MacKenzie  EJShapiro  SMoody  MSiegel  JSmith  R Predicting posttraumatic functional disability for individuals without severe brain injury. Med Care. 1986;24377- 387
Link to Article
Anke  AStanghelle  JFinset  ARoaldsen  KPillgram-Larsen  JFugl-Meyer  A Long-term prevalence of impairments and disabilities after multiple trauma. J Trauma. 1997;4254- 61
Link to Article
Mock  CMacKenzie  EJJurkovich  GJ  et al.  Determinants of disability after lower extremity fracture. J Trauma. 2000;491002- 1011
Link to Article
MacKenzie  EJMorris  JJurkovich  GJ  et al.  Return to work following injury: the role of economic, social, and job-related factors. Am J Public Health. 1998;881630- 1637
Link to Article
US Department of Health and Human Services, Mental Health: A Report of the Surgeon General.  Rockville, Md US Dept of Health and Human Services, Substance Abuse and Mental Health Services Administration, Center for Mental Health Services, National Institutes of Health, National Institute of Mental Health1999;
Zatzick  DFKang  SKim  S  et al.  Patients with recognized psychiatric disorders in trauma surgery: incidence, inpatient length of stay, and cost. J Trauma. 2000;49487- 495
Link to Article
Harvey  AGBryant  RA The relationship between acute stress disorder and posttraumatic stress disorder: a prospective evaluation of motor vehicle accident survivors. J Consult Clin Psychol. 1998;66507- 512
Link to Article
Shalev  AYPeri  TCanetti  LSchreiber  S Predictors of PTSD in injured trauma survivors: a prospective study. Am J Psychiatry. 1996;153219- 225
Mayou  RBryant  BDuthie  R Psychiatric consequences of road traffic accidents. BMJ. 1993;307647- 651
Link to Article
Michaels  AJMichaels  CEMoon  CH  et al.  Posttraumatic stress disorder after injury: impact on general health outcome and early risk assessment. J Trauma. 1999;47460- 467
Link to Article
Zatzick  DFMarmar  CRWeiss  DS  et al.  Posttraumatic stress disorder, and functioning and quality of life outcomes in a nationally representative sample of male Vietnam veterans. Am J Psychiatry. 1997;1541690- 1695
Mollica  RFMcInnes  KSarajlie  NLavelle  JSarajlie  IMassagli  MP Disability associated with psychiatric comorbidity and health status in Bosnian refugees living in Croatia. JAMA. 1999;282433- 439
Link to Article
Holbrook  TAnderson  JSieber  WBrowner  DHoyt  D Outcome after major trauma: 12-month and 18-month follow-up results from the trauma recovery project. J Trauma. 1999;46765- 773
Link to Article
Rivara  FPJurkovich  GJGurney  JG  et al.  The magnitude of acute and chronic alcohol abuse in trauma patients. Arch Surg. 1993;128907- 913
Link to Article
Soderstrom  CASmith  GSDischinger  PC  et al.  Psychoactive substance use disorders among seriously injured trauma center patients. JAMA. 1997;2771769- 1774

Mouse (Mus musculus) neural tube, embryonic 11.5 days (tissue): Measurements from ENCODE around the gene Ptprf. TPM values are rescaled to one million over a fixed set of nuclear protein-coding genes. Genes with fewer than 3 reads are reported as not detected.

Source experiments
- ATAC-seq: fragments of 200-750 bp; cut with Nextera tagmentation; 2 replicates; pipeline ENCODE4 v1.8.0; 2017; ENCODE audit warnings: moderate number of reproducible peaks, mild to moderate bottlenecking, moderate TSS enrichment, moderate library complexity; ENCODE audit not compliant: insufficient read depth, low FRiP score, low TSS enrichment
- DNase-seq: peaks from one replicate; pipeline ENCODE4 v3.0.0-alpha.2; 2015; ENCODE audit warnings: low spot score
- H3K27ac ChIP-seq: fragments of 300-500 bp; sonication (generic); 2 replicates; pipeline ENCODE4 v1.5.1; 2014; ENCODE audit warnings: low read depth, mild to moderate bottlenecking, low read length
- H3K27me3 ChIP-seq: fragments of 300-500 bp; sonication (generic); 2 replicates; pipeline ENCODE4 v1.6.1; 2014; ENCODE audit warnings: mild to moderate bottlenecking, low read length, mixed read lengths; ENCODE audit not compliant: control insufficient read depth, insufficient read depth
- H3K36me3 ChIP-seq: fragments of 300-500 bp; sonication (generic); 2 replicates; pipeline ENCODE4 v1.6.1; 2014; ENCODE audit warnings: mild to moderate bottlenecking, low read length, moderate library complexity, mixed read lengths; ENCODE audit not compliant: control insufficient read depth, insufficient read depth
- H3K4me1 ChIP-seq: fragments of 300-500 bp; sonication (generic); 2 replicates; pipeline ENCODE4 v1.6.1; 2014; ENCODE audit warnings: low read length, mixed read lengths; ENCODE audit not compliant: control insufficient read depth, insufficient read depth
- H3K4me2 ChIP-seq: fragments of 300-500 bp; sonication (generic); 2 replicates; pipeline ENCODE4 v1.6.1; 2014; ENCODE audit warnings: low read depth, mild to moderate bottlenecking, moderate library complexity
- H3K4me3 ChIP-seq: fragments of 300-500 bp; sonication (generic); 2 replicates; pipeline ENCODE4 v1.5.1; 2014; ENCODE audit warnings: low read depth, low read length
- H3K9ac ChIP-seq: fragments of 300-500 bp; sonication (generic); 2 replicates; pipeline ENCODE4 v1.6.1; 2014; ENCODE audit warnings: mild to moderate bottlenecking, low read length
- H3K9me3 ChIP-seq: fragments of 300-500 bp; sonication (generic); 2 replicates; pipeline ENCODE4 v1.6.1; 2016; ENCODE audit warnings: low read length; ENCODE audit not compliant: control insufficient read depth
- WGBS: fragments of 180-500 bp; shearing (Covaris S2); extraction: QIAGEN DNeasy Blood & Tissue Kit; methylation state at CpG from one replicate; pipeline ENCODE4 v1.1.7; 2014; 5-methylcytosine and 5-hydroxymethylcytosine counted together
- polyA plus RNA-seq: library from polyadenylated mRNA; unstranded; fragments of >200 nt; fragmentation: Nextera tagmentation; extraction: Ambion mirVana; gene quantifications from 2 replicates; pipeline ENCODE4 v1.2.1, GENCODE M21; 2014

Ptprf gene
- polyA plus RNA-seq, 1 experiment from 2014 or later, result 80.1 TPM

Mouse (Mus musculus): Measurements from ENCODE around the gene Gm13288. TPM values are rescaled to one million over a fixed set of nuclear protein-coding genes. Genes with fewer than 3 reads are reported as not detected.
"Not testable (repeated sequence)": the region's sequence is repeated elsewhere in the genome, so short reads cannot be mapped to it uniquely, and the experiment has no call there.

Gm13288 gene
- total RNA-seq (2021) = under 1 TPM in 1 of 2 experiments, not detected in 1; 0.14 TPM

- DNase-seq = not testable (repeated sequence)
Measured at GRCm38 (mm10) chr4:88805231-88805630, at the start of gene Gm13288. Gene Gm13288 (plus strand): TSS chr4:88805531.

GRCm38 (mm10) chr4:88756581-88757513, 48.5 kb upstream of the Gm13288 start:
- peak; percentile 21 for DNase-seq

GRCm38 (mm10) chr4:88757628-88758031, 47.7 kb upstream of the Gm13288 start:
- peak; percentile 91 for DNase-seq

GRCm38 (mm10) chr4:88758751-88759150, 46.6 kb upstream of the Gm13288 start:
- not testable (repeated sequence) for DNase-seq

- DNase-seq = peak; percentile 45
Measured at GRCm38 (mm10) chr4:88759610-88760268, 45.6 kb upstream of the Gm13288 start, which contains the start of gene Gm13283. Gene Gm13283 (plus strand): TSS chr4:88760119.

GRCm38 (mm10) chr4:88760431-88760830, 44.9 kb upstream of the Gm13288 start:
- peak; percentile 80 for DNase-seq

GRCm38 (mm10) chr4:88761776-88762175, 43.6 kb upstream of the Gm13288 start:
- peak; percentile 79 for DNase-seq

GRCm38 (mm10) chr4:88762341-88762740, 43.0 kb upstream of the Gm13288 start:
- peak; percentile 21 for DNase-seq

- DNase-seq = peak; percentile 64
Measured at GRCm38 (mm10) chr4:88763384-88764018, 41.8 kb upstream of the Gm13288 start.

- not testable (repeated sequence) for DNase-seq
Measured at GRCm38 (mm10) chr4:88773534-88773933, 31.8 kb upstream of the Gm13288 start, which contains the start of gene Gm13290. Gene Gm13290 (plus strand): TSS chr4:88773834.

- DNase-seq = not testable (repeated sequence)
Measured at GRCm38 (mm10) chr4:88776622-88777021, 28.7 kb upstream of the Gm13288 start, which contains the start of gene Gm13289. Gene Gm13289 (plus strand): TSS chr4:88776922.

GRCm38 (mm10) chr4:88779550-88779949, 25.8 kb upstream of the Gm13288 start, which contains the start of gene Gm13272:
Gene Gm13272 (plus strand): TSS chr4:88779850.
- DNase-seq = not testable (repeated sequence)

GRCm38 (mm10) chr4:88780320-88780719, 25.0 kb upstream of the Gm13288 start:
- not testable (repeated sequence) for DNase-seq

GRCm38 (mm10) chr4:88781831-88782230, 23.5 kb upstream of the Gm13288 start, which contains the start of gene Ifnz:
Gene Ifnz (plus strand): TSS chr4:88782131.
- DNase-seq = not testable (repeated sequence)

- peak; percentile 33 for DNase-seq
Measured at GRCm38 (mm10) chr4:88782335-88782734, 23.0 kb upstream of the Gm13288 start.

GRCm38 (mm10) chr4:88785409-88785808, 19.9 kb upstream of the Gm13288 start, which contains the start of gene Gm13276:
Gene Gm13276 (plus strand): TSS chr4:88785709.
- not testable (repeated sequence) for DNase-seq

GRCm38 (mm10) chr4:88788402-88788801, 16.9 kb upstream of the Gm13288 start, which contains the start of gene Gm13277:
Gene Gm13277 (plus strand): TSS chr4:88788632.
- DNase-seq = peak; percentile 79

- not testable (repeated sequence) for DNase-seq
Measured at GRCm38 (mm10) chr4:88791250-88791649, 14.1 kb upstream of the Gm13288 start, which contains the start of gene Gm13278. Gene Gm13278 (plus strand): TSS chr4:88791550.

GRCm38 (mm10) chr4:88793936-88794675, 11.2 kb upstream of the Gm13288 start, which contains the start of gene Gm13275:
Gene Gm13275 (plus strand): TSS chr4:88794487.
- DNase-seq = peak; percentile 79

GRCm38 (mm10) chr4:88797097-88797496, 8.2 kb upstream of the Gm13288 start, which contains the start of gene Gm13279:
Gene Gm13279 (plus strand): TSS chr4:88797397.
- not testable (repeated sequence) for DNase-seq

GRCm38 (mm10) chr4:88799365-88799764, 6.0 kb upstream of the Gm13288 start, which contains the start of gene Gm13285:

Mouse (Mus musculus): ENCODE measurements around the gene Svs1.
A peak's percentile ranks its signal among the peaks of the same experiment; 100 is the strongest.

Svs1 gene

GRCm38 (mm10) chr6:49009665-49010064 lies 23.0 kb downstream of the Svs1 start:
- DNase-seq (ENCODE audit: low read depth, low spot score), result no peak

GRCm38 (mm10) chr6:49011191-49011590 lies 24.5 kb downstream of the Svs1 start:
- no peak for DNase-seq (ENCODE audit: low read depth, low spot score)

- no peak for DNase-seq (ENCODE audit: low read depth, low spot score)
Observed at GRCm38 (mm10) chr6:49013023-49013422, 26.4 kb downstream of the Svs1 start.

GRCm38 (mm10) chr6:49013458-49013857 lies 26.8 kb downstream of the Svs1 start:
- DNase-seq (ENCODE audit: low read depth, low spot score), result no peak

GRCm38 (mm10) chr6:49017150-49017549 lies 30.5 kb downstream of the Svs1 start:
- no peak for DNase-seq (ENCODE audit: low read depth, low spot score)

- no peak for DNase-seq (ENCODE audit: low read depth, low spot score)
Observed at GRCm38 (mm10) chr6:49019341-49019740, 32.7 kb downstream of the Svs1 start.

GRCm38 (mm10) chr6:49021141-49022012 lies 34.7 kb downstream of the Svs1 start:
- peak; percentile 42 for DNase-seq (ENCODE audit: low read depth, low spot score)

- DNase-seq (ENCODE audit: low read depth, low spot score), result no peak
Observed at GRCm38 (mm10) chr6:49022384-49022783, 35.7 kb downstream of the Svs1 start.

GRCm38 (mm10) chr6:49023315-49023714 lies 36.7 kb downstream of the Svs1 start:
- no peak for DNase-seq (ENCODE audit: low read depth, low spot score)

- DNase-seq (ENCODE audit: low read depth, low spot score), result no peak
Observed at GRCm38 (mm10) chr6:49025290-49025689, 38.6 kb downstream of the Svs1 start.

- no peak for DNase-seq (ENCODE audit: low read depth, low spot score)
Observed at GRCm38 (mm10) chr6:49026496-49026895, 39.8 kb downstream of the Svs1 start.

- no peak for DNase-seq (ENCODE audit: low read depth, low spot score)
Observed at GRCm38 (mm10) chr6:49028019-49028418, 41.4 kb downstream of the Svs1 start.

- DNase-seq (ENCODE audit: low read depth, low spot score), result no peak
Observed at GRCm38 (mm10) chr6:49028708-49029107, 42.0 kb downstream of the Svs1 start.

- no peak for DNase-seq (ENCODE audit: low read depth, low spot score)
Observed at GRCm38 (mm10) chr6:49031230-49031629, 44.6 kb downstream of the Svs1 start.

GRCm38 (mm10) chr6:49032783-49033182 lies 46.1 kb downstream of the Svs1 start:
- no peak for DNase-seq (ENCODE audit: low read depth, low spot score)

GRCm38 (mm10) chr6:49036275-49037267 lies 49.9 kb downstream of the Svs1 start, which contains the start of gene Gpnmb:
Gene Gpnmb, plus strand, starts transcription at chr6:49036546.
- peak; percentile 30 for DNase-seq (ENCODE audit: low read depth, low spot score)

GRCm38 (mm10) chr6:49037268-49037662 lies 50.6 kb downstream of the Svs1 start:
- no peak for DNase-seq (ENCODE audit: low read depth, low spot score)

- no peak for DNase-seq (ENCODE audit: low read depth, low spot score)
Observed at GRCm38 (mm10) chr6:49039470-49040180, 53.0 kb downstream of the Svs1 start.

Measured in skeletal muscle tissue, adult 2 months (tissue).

Link to Article
Gentilello  LMDonovan  DMDunn  CWRivara  FP Alcohol interventions in trauma centers: current practice and future directions. JAMA. 1995;2741043- 1048
Link to Article
Rivara  FPKoepsell  TDJurkovich  GJGurney  JGSoderberg  R The effects of alcohol abuse on readmission for trauma. JAMA. 1993;2701962- 1964
Link to Article
Gentilello  LMRivara  FPDonovan  DM  et al.  Alcohol interventions in a trauma center as a means of reducing the risk of injury recurrence. Ann Surg. 1999;230473- 480
Link to Article
Teasdale  GJennet  B Assessment of coma and impaired consciousness: a practical scale. Lancet. 1974;281- 84
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Michaels  AJMichaels  CEMoon  CHZimmerman  MAPeterson  CRodriguez  JL Psychosocial factors limit outcomes after trauma. J Trauma. 1998;44644- 648
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Shalev  AYFreedman  SPeri  T  et al.  Prospective study of posttraumatic stress disorder and depression following trauma. Am J Psychiatry. 1998;155630- 637
Schermer  CRWisner  DH Methamphetamine use in trauma patients: a population-based study. J Am Coll Surg. 1999;189442- 449
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Zatzick  DFRoy-Byrne  PRusso  J  et al.  Collaborative interventions for physically injured trauma survivors: a pilot randomized effectiveness trial. Gen Hosp Psychiatry. 2001;23114- 123
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Figures

Place holder to copy figure label and caption

Patients who met symptomatic criteria for posttraumatic stress disorder (PTSD) and problem drinking 1 year after surgical hospitalization (n = 73).

Graphic Jump Location

Tables

Table Graphic Jump LocationTable 1. Demographic, Injury, and Medical Characteristics of Study Patients Compared With All Other Inpatients Admitted to the University of California−Davis Trauma Surgery Service Between 12/1/97 and 8/31/98*